The NHS' landmark plan sends a clear message to the government- 'implement our plans or face the consequences in May's general election'
It’s been long accepted that the NHS is in trouble. Under-funding, lack of staff, over-crowded wards and dwindling resources have left the public despairing at our once enviable health care system. Today see’s the arrival of the ‘NHS Five Year Forward Review’- the 5 year plan to ‘save’ the NHS. The brainchild of six national bodies, including NHS England themselves, it sets out realistically what the NHS will be able to do over the period and exactly how much money it requires to do this. But don’t be fooled by the NHS’ claim it is a mere ‘blueprint’- with the elections in May and the NHS being voters’ largest priority this is a clear message to the government – implement our plans or face the consequences.
Simon Stevens the new boss of NHS England introduced the plans with the message ‘The NHS is at a crossroads.’ He says the plan will set out the ‘choices- and consequences- that we will face over the next five years’ but he insists it is ‘perfectly possible’ to improve and sustain the NHS but to do so needs ‘the support of future governments’. This is undoubtedly a call to government to sit up and listen, the NHS is turning the tables, setting out what it sees as a strategic and implementable plan but putting the ball in government’s court. It can provide the service, if only they can provide the cash.
The action outlined is on the basis of four main concerns: tackling the problems of an ageing population; tackling the root causes of ill health; developing and delivering new models of care and committing to giving patients control of their own care. However whilst the 50 page document sets out the plans of how these will be tackled the underlying tone is the cry for resources to do so.
It predicts that delivering these transformational changes could close the £30 billion gap by 2020. Therefore what the NHS is asking for is an investment, the money needed to implement the changes will, in the long run, try and solve the chronic funding issues and shortfalls the NHS faces year upon year. The current budget for the NHS is £100bn a year but the report stressed they would need an extra £8 billion at the end of the period to keep up the high quality levels of care.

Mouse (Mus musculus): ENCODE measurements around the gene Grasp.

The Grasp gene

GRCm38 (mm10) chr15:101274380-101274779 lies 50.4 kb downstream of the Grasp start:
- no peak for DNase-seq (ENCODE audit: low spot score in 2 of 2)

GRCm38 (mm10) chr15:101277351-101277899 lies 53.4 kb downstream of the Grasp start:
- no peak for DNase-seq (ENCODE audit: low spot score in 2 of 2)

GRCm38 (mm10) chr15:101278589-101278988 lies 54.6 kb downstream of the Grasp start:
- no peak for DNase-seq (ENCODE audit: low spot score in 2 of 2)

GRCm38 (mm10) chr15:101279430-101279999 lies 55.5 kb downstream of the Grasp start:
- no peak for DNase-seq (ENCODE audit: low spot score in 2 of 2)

The plans outline how GP practices would join forces into larger organisations offering a wider range of services, many of which would traditionally be carried out in hospitals. There is a tangible focus on reducing waste and increasing efficiency- making sure the right people get the right care and that hospital pressure is reduced by offering more off-site care. The focus and plan is there, but the NHS need the funding and support of the government to implement these vital changes.
The plan could not have come at a more suitable time; with political pressure mounting on politicians to deal with the crisis the NHS faces and will continue to face, minister’s response to the plans will undoubtedly be highly scrutinised. With the elections in May those seen to turn their back on the NHS when they have come at perhaps their most urgent time of need will inevitably be sorely criticised. Ministers will require a pretty good alternative to justify ignoring the national bodies’ recommendations. Only time will tell how much of these plans will be adopted but it is almost certain that minister’s will spend today carefully studying the five year forward review and perhaps making changes to those promises and plans they made themselves but a few weeks ago.